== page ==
Tonight was the fifth time I've helped lead services. Each instance has left me more amazed, confused, and drowning in endorphins than the last. An unexpected sensation is starting to feel familiar: the prayer leaves the bima, and then it comes back. God has given us a strange sort of yo-yo. Or it's like a photographer bouncing light off of a reflector, hitting all the right shadows until the eyes behind the lens can see enough to do their job. After the first or second prayer, when I've figured out the evening's particular choreography (the three of us will rotate; concentrate on my peripheral vision to know when she wants me to start) and remembered how to breathe and forgotten that I still don't believe I've been asked to do this (each time more casually than the last, this one as a p.s. in an email), I look up from the siddur and see people smiling, always one or two in the front so peaceful that I'm jealous. I want to know what they're thinking. Then a rolling wave seems to gather from the back of the sancuary and find us up front. It becomes the current in a river of communication between people I can't see--the cantor at his keyboard, shaliach tzibur to my right, cellist and drummer behind us--until I feel like we're gathered in one small space, about to embrace.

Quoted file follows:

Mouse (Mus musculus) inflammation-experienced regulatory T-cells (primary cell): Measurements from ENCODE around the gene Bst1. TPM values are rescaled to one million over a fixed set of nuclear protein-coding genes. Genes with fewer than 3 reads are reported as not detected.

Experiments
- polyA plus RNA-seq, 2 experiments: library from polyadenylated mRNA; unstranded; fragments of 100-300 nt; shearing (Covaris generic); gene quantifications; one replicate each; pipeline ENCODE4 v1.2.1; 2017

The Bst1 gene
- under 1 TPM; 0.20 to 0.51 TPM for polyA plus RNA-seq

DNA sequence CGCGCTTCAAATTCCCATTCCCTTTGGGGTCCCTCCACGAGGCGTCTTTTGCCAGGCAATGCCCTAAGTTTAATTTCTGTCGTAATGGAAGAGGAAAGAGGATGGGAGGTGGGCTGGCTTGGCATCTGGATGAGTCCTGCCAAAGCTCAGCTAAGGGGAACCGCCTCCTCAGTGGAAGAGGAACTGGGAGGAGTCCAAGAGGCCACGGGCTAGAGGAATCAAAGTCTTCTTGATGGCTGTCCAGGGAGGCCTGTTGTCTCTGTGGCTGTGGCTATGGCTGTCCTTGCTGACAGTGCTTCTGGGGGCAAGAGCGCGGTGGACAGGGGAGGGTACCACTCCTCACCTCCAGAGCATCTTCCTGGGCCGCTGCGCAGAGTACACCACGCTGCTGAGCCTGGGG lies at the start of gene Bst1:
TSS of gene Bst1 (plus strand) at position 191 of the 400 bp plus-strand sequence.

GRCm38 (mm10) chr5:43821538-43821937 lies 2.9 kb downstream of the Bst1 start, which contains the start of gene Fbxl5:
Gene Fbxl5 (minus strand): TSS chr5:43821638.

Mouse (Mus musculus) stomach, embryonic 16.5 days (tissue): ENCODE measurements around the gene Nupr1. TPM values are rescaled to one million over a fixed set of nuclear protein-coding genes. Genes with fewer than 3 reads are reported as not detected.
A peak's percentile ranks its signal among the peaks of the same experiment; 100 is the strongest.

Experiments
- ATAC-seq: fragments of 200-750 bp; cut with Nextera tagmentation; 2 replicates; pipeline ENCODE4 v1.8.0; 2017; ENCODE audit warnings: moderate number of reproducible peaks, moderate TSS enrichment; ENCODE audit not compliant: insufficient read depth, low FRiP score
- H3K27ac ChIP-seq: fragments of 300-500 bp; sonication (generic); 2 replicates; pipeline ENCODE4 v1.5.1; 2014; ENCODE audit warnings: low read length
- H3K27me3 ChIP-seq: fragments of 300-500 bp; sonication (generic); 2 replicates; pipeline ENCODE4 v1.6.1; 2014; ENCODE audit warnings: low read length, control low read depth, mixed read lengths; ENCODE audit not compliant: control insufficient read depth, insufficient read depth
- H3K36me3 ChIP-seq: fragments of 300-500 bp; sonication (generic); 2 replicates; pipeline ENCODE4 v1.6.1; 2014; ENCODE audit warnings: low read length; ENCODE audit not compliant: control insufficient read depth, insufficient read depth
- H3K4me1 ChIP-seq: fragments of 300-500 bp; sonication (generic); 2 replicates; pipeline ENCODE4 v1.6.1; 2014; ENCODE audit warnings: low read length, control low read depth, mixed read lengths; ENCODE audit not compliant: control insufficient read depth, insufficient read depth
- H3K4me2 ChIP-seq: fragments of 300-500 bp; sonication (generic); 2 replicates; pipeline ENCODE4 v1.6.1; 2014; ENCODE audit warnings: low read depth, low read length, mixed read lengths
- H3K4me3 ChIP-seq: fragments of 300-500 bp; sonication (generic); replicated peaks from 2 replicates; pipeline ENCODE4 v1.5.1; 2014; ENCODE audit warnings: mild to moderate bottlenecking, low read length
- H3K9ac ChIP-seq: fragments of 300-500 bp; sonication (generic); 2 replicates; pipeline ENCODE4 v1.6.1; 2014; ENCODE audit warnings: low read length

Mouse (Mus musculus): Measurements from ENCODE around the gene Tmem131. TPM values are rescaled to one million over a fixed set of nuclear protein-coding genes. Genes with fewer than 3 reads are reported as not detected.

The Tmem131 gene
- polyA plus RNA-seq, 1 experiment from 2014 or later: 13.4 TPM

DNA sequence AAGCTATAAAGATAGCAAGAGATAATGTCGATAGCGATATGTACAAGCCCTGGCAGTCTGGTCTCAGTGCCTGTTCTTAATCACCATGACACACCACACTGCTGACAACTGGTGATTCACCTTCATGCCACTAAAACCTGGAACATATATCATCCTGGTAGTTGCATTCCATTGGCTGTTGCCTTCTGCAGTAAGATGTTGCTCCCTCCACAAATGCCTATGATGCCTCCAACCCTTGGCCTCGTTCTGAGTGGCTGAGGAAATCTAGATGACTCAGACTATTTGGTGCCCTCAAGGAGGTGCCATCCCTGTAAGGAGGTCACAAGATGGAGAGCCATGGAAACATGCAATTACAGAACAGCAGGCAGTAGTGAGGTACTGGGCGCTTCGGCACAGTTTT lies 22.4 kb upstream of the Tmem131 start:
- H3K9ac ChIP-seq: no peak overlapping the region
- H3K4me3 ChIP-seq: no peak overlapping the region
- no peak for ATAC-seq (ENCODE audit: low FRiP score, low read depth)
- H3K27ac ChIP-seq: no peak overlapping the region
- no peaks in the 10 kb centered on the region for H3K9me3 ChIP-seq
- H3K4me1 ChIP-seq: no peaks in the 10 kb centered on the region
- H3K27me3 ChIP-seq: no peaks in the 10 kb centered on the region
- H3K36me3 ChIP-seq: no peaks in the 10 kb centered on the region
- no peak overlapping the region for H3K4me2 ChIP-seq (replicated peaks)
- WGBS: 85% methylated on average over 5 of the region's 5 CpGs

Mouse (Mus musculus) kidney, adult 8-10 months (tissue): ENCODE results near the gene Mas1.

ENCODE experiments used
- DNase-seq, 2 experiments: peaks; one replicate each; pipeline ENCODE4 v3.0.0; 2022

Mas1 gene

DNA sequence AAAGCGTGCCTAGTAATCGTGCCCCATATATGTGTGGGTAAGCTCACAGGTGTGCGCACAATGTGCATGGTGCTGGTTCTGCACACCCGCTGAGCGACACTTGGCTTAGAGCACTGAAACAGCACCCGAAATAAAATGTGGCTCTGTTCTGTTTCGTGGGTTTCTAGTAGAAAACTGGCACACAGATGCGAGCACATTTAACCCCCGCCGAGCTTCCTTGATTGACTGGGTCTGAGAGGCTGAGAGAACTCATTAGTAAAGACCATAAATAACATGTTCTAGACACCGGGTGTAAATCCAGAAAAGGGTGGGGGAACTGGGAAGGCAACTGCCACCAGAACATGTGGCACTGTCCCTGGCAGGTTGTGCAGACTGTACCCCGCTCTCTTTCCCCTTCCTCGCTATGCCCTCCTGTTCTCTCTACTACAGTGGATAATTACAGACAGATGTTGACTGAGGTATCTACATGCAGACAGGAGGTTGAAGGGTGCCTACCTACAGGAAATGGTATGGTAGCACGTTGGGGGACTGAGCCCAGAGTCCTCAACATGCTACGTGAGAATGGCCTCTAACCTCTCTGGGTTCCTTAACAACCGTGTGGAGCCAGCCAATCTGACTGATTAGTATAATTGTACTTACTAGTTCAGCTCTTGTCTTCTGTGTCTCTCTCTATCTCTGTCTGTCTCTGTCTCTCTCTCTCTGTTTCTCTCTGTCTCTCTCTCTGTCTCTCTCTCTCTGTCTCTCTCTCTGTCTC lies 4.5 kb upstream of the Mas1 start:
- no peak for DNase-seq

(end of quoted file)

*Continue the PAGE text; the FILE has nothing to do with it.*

The rabbis also emanate this energy. The first time I stood next to one of them during services, it felt like a gust of wind about to knock me over. I thought I'd fall if I didn't hold on to the bima. Force and temperature are a little different for each rabbi, one the insistent sway of wheat on a plain, another the blowing of fall leaves in a spiral.
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